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# Out of the 60 employees of a startup, only 10 are non-engineers

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Joined: 28 May 2014
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Out of the 60 employees of a startup, only 10 are non-engineers  [#permalink]

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04 Feb 2018, 10:28
00:00

Difficulty:

35% (medium)

Question Stats:

67% (01:37) correct 33% (00:53) wrong based on 24 sessions

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Out of the 60 employees of a startup, only 10 are non-engineers. How many employees of the startup are engineers with a MBA degree?

(1) Only 1 out of every 12 employees with a MBA degree is a non-engineer
(2) More than 55 percent of all employees have a MBA degree

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Re: Out of the 60 employees of a startup, only 10 are non-engineers  [#permalink]

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04 Feb 2018, 13:33
saswata4s wrote:
Out of the 60 employees of a startup, only 10 are non-engineers. How many employees of the startup are engineers with a MBA degree?

(1) Only 1 out of every 12 employees with a MBA degree is a non-engineer
(2) More than 55 percent of all employees have a MBA degree

From the question stem, we can say that there are 10 non-engineers and 50 engineers.
We have been asked to find the total number of engineers with an MBA degree

1. If 1 out of 12 employees with MBA degree is a non-engineer, we can have
1 to 5 non-engineers with an MBA. Therefore, we cannot tell the total number
of engineers who have an MBA. (Insufficient)

2. Of the 60 employees, more than 33 employees having an MBA degree could
mean that the total number of MBA candidates is between 34 and 60. With just
the number of MBA candidates, we cannot clearly give the number of engineers
with an MBA degree (Insufficient)

On combining the information from both the statements, there can be 3,4, or 5
non-engineer with MBA degrees. We will not be able to give an unique number
of engineers who have an MBA (Insufficient - Option E)
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Re: Out of the 60 employees of a startup, only 10 are non-engineers  [#permalink]

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04 Feb 2018, 15:08
saswata4s wrote:
Out of the 60 employees of a startup, only 10 are non-engineers. How many employees of the startup are engineers with a MBA degree?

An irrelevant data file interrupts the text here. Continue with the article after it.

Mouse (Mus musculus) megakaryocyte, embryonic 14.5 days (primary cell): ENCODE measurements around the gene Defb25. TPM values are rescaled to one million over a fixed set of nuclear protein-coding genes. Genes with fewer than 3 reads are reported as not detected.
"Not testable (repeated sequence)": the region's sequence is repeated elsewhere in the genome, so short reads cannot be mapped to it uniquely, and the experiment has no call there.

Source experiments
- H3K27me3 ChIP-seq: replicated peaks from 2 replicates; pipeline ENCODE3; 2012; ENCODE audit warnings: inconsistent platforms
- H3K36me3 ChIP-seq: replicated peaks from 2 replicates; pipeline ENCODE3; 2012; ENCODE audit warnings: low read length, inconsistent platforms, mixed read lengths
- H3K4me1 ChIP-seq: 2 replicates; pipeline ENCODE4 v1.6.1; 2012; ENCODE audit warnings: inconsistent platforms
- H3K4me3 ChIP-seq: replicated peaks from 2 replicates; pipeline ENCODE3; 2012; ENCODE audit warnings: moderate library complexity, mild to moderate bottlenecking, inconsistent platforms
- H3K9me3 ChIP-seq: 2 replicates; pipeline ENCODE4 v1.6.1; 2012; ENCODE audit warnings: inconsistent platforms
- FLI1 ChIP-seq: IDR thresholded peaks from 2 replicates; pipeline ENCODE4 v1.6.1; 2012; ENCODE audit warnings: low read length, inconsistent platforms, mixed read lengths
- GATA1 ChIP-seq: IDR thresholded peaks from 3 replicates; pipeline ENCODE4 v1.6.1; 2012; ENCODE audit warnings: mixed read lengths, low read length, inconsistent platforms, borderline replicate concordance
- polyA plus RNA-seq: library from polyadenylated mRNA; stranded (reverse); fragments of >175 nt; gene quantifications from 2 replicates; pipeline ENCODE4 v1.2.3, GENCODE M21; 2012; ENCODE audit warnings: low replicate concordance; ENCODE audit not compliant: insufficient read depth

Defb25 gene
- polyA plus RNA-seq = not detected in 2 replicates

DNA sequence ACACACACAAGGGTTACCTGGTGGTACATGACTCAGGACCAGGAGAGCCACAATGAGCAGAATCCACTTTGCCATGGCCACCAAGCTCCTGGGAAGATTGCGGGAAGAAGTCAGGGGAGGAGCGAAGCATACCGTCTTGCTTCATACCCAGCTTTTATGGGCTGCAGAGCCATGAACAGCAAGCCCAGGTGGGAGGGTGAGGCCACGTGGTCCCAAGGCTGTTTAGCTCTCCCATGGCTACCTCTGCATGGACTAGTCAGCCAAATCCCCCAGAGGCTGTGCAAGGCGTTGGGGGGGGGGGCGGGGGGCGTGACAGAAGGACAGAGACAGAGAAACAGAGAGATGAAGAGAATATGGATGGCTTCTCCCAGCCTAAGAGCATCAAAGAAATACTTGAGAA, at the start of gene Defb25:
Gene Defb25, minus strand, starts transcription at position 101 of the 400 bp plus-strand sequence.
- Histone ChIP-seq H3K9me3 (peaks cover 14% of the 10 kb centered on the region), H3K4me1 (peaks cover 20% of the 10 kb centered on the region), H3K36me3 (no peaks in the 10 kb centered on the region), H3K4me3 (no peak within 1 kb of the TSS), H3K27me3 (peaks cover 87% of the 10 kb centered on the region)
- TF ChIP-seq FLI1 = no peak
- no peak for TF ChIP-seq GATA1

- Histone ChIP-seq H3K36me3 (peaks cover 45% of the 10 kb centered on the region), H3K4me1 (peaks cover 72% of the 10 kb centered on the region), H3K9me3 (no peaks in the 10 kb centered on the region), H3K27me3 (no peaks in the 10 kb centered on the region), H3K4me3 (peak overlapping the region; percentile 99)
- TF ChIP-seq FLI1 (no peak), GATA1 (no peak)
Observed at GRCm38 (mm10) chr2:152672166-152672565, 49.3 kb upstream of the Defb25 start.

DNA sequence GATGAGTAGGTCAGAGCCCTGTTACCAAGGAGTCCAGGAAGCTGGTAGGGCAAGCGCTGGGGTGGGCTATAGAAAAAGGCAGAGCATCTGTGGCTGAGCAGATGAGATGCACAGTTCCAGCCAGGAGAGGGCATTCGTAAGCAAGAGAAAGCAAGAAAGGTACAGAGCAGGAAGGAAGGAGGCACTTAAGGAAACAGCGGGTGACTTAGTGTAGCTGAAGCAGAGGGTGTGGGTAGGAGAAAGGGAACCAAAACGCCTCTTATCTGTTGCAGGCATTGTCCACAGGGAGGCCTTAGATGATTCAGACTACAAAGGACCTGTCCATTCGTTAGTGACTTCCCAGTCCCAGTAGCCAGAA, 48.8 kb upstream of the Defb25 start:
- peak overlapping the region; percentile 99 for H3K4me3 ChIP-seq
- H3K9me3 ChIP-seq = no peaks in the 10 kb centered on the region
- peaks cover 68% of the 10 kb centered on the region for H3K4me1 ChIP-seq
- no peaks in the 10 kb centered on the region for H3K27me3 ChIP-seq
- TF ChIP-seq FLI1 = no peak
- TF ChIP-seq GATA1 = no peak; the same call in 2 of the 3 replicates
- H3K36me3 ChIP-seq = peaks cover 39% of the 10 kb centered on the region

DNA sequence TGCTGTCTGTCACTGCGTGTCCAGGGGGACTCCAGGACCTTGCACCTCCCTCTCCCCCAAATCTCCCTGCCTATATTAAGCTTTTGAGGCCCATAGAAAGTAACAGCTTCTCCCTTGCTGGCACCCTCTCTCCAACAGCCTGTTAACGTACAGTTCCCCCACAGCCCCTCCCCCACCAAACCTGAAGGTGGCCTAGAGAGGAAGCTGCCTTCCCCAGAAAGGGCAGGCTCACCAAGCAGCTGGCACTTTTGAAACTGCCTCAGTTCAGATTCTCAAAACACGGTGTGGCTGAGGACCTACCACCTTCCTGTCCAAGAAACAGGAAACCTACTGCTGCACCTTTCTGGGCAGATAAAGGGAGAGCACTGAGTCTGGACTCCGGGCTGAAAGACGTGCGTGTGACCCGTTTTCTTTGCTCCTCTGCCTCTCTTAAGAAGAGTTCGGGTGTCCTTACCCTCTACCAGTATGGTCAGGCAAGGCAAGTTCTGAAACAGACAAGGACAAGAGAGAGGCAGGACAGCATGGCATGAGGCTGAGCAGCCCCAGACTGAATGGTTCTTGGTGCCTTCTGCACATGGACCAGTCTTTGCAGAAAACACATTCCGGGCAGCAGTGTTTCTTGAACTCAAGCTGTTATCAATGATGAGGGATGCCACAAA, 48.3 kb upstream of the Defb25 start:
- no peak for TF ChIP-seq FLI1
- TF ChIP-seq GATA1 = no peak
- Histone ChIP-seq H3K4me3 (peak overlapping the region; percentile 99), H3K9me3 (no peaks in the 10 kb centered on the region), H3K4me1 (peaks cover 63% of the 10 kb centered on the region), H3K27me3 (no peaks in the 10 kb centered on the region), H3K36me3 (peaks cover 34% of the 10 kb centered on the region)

(1) Only 1 out of every 12 employees with a MBA degree is a non-engineer
(2) More than 55 percent of all employees have a MBA degree

Questions involving 2 sets can often be solved by drawing an axis and very little calculation.
This is a Precise approach.

As there are 60 employees we'll write 60 on one side of the axis.
As 10 are non-engineers, we'll next draw the 'engineer' set to the left and extend it until 50.
We need to find the size of the overlap

(1) 1 out of 12 non-engineers means 11 out of 12 engineers. But how many? We can SEE that the overlap can be 11,22,33 or 44.
Insufficient.

(2) 55% of 60 employees is 33. But this is clearly insufficient to determine the overlap.
Insufficient

Combined: Now we can have 33 engineers and 3 non-engineers or 44 engineers and 4 non-engineers.
Still insufficient.

Attachments

axis.png [ 38.5 KiB | Viewed 299 times ]

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Re: Out of the 60 employees of a startup, only 10 are non-engineers  [#permalink]

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06 Feb 2018, 22:47
saswata4s wrote:
Out of the 60 employees of a startup, only 10 are non-engineers. How many employees of the startup are engineers with a MBA degree?

(1) Only 1 out of every 12 employees with a MBA degree is a non-engineer
(2) More than 55 percent of all employees have a MBA degree

Forget conventional ways of solving math questions. For DS problems, the VA (Variable Approach) method is the quickest and easiest way to find the answer without actually solving the problem. Remember that equal numbers of variables and independent equations ensure a solution.

This question is a 2x2 type question.

........ | Engr | Non-Engr
-------------------------
.... MBA | a | b
-------------------------
non MBA | c | d

a+b+c+d = 60
b+d = 10

The question asks for the value of a.

Since we have 4 variables and 2 equations, we need 2 more equations to solve.
However we have only one equation from the conditions, because the condition 1) has an equation b =5 and the condition 2) has an inequality. Thus E is most likely.

Condition 1) & 2):

1) b = 5
2) a + b > 33

a = 30, b = 5, c = 20, d = 5
a = 31, b = 5, c = 19, d = 5

Normally, in problems which require 2 equations, such as those in which the original conditions include 2 variables, or 3 variables and 1 equation, or 4 variables and 2 equations, each of conditions 1) and 2) provide an additional equation. In these problems, the two key possibilities are that C is the answer (with probability 70%), and E is the answer (with probability 25%). Thus, there is only a 5% chance that A, B or D is the answer. This occurs in common mistake types 3 and 4. Since C (both conditions together are sufficient) is the most likely answer, we save time by first checking whether conditions 1) and 2) are sufficient, when taken together. Obviously, there may be cases in which the answer is A, B, D or E, but if conditions 1) and 2) are NOT sufficient when taken together, the answer must be E.

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Re: Out of the 60 employees of a startup, only 10 are non-engineers &nbs [#permalink] 06 Feb 2018, 22:47
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